A good early 1960s film (the start of the outgoing culture and warm-up) on the cerebral vs corporeal conflict is Never on Sunday (1960), where a snobby, academic type in Greece tries to "reform" a carefree, fun-loving hooker. According to one review on imdb, "In the end, Dassin is defeated by Mercouri and the other whores who line the streets of Piraeus, as in fact they did at the time. Dassin loses his expression of awe, gets drunk, does a silly dance with the others in the tavern and shouts at Mercouri, "You're beautiful -- but you're dumb." She's not really so dumb. After all, she belongs to an established cinematic genre -- the happy peasant. The movies are full of them. Nationality doesn't count. They all share the same habits. They're happy in their work (usually having something to do with the earth), they sing, they dance, they eat with gusto (al fresco, weather permitting), they smile, they love life, they wear colorful costumes, and they don't mind a drink now and again. The only time they're serious is when they attend some religious ritual."

  4. By the way, if you are interested, I know a YouTube channel featuring a lot of aesthetics from the good old days in North America (1959-92).

  5. Never On Sunday, but a trad-cath who meets Mia Khalifa and becomes increasingly upset that she doesn't live up to his vision of the oldest churches from the birthplace of Christianity.

  6. If you are going to explore the cultures of other vulnerable phases, here is a video of potential interest. It relates to the "Loony Left" of late 1980s Britain, who were very big in inner city governments in the Thatcher era. The Loony Left were extremely similar to the woke left (except somewhat more mellow with a few bizarre conspiracy theories thrown in):

  7. The beatniks were the DSA of their heyday, a vulnerable phase -- late '50s. They didn't have a political figure to unite behind -- maybe Castro symbolically, but no one in the West itself -- so I wouldn't lump them in with the leftist bubbles that appear during vulnerable phases.

    But as a sub-culture, they're everything else seen in the leftist bubble -- dour, emo, and wokescolding -- not a peace-love-and-fun, public-space party culture like the hippies or the ravers or Occupy Wall Street (which exploded during manic phases).

    I started watching Mad Men again for the first time since it aired, and literally LOL'd at the scene where Don Draper hangs out at the beatnik club, especially the girl at 2:25 who could have been featured in an article in The Cut from 2019:

    By the early '60s, when the show is set, beatniks were facing a backlash and being lampooned (e.g., the Maynard G. Krebs character on Dobie Gillis).

  8. Here is a hipster historian lamenting the decline of the early 1970s vulnerable phase as embodied by the cultural shift from proto-woke New Hollywood of the early 1970s to the fun-loving Blockbuster era of the late 1970s and early 1980s. In his book he also cites the Bicentennial as a turning point:

  9. That gets me thinking - was there a backlash against hipsters in the late 2000s? According to Wikipedia, there was.

    For instance, the TV sticom "Nathan Barley", in 2005:

    "Nathan Barley[16] (2005). The series, about a self-described "self-facilitating media node",[17] led to the term "Nathan Barleys" being used pejoratively for the subculture it parodied.[18]"

    Time magazine wrote a scathing article about hipsterdom in 2009:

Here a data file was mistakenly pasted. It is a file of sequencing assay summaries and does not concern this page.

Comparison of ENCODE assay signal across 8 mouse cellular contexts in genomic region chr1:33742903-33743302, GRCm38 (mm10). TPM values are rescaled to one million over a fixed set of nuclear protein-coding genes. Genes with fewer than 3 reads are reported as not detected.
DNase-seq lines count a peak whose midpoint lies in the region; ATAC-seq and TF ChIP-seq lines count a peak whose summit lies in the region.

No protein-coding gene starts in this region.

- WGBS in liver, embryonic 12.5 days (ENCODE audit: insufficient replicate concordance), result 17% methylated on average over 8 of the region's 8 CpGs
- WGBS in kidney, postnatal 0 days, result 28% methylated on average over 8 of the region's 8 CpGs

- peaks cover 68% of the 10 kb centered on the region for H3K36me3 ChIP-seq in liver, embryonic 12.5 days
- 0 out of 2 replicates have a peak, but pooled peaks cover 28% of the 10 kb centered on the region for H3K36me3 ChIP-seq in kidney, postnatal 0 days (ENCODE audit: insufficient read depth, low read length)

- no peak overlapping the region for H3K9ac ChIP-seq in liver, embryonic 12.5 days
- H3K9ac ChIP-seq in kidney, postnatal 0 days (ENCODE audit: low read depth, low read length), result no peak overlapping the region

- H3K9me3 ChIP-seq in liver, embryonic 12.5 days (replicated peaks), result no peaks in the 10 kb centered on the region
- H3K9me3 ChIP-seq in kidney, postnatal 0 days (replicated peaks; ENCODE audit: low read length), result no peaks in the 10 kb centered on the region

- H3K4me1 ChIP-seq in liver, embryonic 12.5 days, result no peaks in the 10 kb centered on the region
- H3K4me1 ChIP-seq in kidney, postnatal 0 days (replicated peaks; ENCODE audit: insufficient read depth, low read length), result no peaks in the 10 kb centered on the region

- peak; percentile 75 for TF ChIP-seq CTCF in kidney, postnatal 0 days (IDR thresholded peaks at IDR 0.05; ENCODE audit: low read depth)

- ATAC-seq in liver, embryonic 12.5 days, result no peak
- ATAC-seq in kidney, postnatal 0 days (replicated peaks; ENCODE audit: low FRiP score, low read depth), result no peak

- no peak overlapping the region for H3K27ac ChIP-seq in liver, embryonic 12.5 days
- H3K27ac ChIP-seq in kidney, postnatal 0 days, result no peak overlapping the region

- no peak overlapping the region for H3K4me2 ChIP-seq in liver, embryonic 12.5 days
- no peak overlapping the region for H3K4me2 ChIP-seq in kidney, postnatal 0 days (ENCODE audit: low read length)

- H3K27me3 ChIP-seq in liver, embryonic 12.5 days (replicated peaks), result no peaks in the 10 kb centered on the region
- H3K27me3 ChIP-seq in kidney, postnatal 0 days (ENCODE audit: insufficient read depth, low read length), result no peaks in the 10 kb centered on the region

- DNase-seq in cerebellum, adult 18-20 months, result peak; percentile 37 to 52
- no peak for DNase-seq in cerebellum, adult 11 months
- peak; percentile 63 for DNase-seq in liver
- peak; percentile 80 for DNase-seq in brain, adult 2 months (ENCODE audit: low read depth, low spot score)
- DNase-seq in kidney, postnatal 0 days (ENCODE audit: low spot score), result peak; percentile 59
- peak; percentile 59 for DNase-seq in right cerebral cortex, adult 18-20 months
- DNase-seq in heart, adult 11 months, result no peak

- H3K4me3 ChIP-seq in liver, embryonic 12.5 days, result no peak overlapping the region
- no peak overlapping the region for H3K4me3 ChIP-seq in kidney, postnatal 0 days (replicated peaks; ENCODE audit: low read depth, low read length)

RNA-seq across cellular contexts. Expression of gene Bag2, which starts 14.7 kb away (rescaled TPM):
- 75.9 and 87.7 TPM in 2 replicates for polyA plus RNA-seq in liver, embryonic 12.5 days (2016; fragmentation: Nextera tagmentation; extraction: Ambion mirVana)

"Hipsters are the friends who sneer when you cop to liking Coldplay. They're the people who wear t-shirts silk-screened with quotes from movies you've never heard of and the only ones in America who still think Pabst Blue Ribbon is a good beer. They sport cowboy hats and berets and think Kanye West stole their sunglasses. Everything about them is exactingly constructed to give off the vibe that they just don't care.
    — Time, July 2009.[14]"

    Interestingly, one writer ties the hipster phenomenon specifically to 1999-2003 - coinciding with the early 2000s defractory phase.

    "Mark Greif dates the initial phase of the revival of the term hipster to refer to this subculture from 1999 to 2003"

  10. The cerebral/corporeal distinction also explains why some people become better dancers after a few drinks. With the cerebrals it’s shutting off not just their inhibitions but that overthinking that gets in the way of feeling the beat.

  11. The "emo backlash" happens only in the warmup phase, not in the manic, when people have moved on.

    Most likely, there were similar backlashes in the early 90s, but against angsty Gen Xers from the late 80s. I can't think of many examples now - but the movie "Reality Bites"(with Ethan Hawke) comes to mind.

    "The plot follows Lelaina (Ryder), an aspiring videographer working on a documentary called Reality Bites about the disenfranchised lives of her friends and roommates. Their challenges exemplify some of the career and lifestyle choices faced by Generation X."

    "In the years since the initial release of the film, it has achieved cult status and has been singled out as one of the films that captured the zeitgeist of the early 1990s grunge scene among young adults".

    Which of course brings up a different point - was grunge part of the emo backlash against the late 80s?

    Another example: The song "Basketcase"(1994) by Greenday. More of a 'gentle' backlash against emoness, being more sympathetic to the emo.

    The Offspring's "Self-Esteem"(1994) is in the same category, but less sympathetic, calling the emo guy out for being a loser.

    Both those songs were from the warmup peak year(1994), as was 'Reality Bites', which just shows that the trends become stronger as the phase goes on.